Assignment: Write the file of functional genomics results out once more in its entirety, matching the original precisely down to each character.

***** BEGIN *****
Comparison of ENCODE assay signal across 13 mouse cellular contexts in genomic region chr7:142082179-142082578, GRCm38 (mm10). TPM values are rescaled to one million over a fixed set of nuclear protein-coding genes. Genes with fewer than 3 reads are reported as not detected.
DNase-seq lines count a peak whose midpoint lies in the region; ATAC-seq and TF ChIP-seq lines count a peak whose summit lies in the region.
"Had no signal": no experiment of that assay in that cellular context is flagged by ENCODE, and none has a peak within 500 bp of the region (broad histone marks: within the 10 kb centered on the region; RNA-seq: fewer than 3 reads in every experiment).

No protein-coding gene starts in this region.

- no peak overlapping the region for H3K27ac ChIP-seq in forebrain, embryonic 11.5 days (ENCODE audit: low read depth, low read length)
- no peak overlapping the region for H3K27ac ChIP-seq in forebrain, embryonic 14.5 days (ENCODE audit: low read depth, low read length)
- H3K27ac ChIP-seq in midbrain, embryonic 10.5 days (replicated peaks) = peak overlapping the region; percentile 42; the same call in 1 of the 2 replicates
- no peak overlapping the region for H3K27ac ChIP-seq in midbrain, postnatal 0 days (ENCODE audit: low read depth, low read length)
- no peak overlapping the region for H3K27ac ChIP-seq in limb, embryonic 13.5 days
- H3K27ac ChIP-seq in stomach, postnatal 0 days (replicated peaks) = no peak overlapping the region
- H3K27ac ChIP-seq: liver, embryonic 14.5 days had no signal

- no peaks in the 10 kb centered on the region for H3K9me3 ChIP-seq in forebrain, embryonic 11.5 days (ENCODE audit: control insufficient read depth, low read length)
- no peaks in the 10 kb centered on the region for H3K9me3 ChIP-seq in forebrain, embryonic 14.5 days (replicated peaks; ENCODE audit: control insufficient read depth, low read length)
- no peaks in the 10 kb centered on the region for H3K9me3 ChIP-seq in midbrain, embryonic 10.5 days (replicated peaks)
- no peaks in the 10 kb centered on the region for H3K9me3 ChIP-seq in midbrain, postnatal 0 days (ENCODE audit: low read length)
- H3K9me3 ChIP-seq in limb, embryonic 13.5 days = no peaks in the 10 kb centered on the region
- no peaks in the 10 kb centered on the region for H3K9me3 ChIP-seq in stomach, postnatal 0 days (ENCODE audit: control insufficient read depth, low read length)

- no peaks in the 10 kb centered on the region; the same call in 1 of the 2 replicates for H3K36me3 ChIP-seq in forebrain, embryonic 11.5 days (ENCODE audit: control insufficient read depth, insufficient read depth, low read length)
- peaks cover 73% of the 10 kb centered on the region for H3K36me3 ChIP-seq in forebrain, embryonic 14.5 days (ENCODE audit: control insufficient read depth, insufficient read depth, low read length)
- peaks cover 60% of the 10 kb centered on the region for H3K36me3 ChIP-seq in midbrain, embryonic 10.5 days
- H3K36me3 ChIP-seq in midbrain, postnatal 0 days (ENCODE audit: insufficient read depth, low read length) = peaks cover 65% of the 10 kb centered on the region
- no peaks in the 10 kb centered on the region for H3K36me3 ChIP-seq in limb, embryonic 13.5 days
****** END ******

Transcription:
Comparison of ENCODE assay signal across 13 mouse cellular contexts in genomic region chr7:142082179-142082578, GRCm38 (mm10). TPM values are rescaled to one million over a fixed set of nuclear protein-coding genes. Genes with fewer than 3 reads are reported as not detected.
DNase-seq lines count a peak whose midpoint lies in the region; ATAC-seq and TF ChIP-seq lines count a peak whose summit lies in the region.
"Had no signal": no experiment of that assay in that cellular context is flagged by ENCODE, and none has a peak within 500 bp of the region (broad histone marks: within the 10 kb centered on the region; RNA-seq: fewer than 3 reads in every experiment).

No protein-coding gene starts in this region.

- no peak overlapping the region for H3K27ac ChIP-seq in forebrain, embryonic 11.5 days (ENCODE audit: low read depth, low read length)
- no peak overlapping the region for H3K27ac ChIP-seq in forebrain, embryonic 14.5 days (ENCODE audit: low read depth, low read length)
- H3K27ac ChIP-seq in midbrain, embryonic 10.5 days (replicated peaks) = peak overlapping the region; percentile 42; the same call in 1 of the 2 replicates
- no peak overlapping the region for H3K27ac ChIP-seq in midbrain, postnatal 0 days (ENCODE audit: low read depth, low read length)
- no peak overlapping the region for H3K27ac ChIP-seq in limb, embryonic 13.5 days
- H3K27ac ChIP-seq in stomach, postnatal 0 days (replicated peaks) = no peak overlapping the region
- H3K27ac ChIP-seq: liver, embryonic 14.5 days had no signal

- no peaks in the 10 kb centered on the region for H3K9me3 ChIP-seq in forebrain, embryonic 11.5 days (ENCODE audit: control insufficient read depth, low read length)
- no peaks in the 10 kb centered on the region for H3K9me3 ChIP-seq in forebrain, embryonic 14.5 days (replicated peaks; ENCODE audit: control insufficient read depth, low read length)
- no peaks in the 10 kb centered on the region for H3K9me3 ChIP-seq in midbrain, embryonic 10.5 days (replicated peaks)
- no peaks in the 10 kb centered on the region for H3K9me3 ChIP-seq in midbrain, postnatal 0 days (ENCODE audit: low read length)
- H3K9me3 ChIP-seq in limb, embryonic 13.5 days = no peaks in the 10 kb centered on the region
- no peaks in the 10 kb centered on the region for H3K9me3 ChIP-seq in stomach, postnatal 0 days (ENCODE audit: control insufficient read depth, low read length)

- no peaks in the 10 kb centered on the region; the same call in 1 of the 2 replicates for H3K36me3 ChIP-seq in forebrain, embryonic 11.5 days (ENCODE audit: control insufficient read depth, insufficient read depth, low read length)
- peaks cover 73% of the 10 kb centered on the region for H3K36me3 ChIP-seq in forebrain, embryonic 14.5 days (ENCODE audit: control insufficient read depth, insufficient read depth, low read length)
- peaks cover 60% of the 10 kb centered on the region for H3K36me3 ChIP-seq in midbrain, embryonic 10.5 days
- H3K36me3 ChIP-seq in midbrain, postnatal 0 days (ENCODE audit: insufficient read depth, low read length) = peaks cover 65% of the 10 kb centered on the region
- no peaks in the 10 kb centered on the region for H3K36me3 ChIP-seq in limb, embryonic 13.5 days